When I was in graduate school getting my master’s degree in social work, my first-year internship was in the family-preservation program of a child-welfare agency. This was a prevention initiative that provided intense intervention to families who were in danger of having their children placed in foster care. The agency provided up to 20 hours of intervention activities each week, with the goal of strengthening parenting skills and reducing risk in the family of abuse or neglect.

The first family I worked with consisted of a 19-year-old mother and her 2-year-old son who were very much on their own in the world. They lived on the first floor of a duplex owned by the woman’s dad, an arrangement that appeared to be her only connection to him, and she had almost no relationship with her mother or siblings. Her relationship with her son’s father, who was in prison, was tenuous at best. So overall, her support system was very limited. She relied primarily on friends, who appeared to have varying problems of their own.

During the course of the academic year in which I worked with this young woman, our goals were to improve her parenting skills and establish her financial security, as she was unemployed and relying on government benefits such as cash assistance, food stamps, and WIC benefits. She had finished high school, which was a plus; however, she had never given much thought to finding a job. Her son was born just as she was finishing high school, and she had been focusing her energy on raising him. I helped her think more about her future, to ensure that she and her little boy would have more independence and stability. By the end of our time together, she found a job, which helped reduce financial stresses she faced.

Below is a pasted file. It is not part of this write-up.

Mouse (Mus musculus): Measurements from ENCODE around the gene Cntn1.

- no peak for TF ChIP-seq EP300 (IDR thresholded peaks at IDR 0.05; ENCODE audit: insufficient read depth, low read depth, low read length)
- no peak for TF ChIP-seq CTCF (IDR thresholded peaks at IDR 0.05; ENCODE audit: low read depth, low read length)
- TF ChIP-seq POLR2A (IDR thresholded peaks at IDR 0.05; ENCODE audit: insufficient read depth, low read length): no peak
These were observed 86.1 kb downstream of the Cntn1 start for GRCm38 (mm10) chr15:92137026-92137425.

After working with this young woman, I would periodically wonder what had happened to her and her little boy. I had really enjoyed her company and found her to be funny, intelligent, and full of energy. Having a child in her teens had presented a big challenge, but I believed she had it within her to get past it, with focus and hard work.

Fast forward almost 15 years, when I was in a restaurant with my mother. As our waitress walked to our table, something about her seemed familiar. After ordering my meal, I realized that she was the same young woman I’d worked with over a decade ago! I didn’t want to say anything to her in front of my mother, so I decided to approach her when I took a bathroom break.

I introduced myself and referenced my work with her several years back. She remembered me well, she was glad to see me again and thanked me for my help. She told me that I had come into her life at a very difficult time and she appreciated the support I had provided. She was happy to report that her son was now an honors student in high school and planned to go to college, and she had married a man with whom she was very happy and felt secure.

I walked away from our conversation feeling incredibly happy for her. I always thought I had played a minor role in her life but was touched to realize it had been more significant than that: I had helped her when she really needed it. I am very grateful that I had the chance to reconnect with her so many years after our work together and to witness firsthand what I knew all along was possible — that she would find success in life.

The author is a staff social worker at Tandigm Health in West Conshohocken. Do you have an inspirational, compelling story about an on-the-job moment or incident that changed you — and can you tell it in 700 words or less? Send it to upside@phillynews.com.